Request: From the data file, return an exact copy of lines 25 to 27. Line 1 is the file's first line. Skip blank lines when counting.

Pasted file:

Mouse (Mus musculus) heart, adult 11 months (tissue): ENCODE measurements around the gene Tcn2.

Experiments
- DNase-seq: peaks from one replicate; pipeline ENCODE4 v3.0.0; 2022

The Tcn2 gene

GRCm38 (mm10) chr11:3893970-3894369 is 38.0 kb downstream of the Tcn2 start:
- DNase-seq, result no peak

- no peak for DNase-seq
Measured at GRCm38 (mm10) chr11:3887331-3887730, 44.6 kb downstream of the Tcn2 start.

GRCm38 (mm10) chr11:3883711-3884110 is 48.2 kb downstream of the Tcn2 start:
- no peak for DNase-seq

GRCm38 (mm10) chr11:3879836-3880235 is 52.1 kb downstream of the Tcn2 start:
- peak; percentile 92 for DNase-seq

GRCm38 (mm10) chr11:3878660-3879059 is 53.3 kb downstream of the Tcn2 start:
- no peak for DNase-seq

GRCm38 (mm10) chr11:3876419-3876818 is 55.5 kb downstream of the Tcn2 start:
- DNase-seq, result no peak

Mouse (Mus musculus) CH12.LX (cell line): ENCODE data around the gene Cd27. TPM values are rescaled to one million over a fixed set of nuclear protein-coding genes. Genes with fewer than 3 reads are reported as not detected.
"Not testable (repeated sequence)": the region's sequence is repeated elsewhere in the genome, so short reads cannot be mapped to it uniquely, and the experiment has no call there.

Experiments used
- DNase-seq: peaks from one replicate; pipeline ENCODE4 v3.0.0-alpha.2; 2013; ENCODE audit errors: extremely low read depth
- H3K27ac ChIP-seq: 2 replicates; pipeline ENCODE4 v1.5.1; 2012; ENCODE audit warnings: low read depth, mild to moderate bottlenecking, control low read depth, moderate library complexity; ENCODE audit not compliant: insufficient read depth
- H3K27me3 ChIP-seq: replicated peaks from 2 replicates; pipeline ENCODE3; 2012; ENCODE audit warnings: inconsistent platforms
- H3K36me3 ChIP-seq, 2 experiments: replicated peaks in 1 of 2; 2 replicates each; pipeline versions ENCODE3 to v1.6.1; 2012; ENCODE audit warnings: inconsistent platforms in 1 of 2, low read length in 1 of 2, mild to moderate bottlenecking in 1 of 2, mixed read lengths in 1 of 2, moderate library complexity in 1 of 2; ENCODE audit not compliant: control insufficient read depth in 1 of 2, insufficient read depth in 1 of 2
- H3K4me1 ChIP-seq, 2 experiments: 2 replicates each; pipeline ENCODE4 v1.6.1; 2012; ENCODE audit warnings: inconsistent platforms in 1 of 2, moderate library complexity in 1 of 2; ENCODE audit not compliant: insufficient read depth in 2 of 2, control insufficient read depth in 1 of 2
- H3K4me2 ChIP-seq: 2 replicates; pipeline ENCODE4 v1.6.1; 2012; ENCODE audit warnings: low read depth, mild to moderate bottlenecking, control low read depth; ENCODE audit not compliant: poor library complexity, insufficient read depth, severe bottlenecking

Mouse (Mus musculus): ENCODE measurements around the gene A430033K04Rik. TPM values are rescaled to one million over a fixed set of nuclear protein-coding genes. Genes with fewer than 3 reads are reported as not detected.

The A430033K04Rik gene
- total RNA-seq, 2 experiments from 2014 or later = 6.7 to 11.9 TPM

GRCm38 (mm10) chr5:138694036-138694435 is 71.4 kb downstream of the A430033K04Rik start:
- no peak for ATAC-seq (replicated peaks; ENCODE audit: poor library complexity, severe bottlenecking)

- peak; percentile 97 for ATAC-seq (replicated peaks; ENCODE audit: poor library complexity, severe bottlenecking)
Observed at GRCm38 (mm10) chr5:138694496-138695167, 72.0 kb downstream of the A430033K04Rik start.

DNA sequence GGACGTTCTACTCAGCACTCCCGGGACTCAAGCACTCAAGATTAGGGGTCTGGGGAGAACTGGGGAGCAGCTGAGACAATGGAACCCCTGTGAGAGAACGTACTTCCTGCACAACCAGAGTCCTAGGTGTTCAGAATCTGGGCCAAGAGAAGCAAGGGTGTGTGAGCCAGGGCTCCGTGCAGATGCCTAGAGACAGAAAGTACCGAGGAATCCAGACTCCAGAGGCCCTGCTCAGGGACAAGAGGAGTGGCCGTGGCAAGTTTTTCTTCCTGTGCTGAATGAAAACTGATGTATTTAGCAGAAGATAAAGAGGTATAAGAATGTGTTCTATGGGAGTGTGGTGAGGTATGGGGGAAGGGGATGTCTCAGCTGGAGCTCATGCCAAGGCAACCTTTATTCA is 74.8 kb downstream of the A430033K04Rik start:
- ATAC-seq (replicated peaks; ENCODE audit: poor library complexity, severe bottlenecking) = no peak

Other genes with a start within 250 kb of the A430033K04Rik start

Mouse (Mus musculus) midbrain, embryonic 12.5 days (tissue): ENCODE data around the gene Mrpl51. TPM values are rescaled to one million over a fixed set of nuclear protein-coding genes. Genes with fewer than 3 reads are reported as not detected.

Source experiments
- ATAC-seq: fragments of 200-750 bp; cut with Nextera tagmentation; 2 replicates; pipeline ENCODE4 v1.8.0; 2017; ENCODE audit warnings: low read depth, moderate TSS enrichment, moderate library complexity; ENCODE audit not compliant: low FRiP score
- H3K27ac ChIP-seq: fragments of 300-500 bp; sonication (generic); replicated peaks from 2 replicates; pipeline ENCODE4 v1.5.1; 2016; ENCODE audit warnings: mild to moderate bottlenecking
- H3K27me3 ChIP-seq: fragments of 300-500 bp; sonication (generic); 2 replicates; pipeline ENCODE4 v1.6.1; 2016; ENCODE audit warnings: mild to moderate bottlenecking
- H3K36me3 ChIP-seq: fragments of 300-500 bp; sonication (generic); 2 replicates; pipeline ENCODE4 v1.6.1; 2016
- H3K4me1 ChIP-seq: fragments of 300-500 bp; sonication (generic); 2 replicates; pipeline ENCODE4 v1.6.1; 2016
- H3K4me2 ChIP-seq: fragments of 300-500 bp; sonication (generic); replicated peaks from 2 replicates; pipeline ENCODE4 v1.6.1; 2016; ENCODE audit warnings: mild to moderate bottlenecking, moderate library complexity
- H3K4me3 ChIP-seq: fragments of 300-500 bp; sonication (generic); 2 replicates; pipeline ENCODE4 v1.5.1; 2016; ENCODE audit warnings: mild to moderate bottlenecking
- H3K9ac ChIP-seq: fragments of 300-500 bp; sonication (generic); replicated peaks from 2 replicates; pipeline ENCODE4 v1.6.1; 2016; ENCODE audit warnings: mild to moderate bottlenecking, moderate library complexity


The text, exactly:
- H3K4me2 ChIP-seq: 2 replicates; pipeline ENCODE4 v1.6.1; 2012; ENCODE audit warnings: low read depth, mild to moderate bottlenecking, control low read depth; ENCODE audit not compliant: poor library complexity, insufficient read depth, severe bottlenecking

Mouse (Mus musculus): ENCODE measurements around the gene A430033K04Rik. TPM values are rescaled to one million over a fixed set of nuclear protein-coding genes. Genes with fewer than 3 reads are reported as not detected.

The A430033K04Rik gene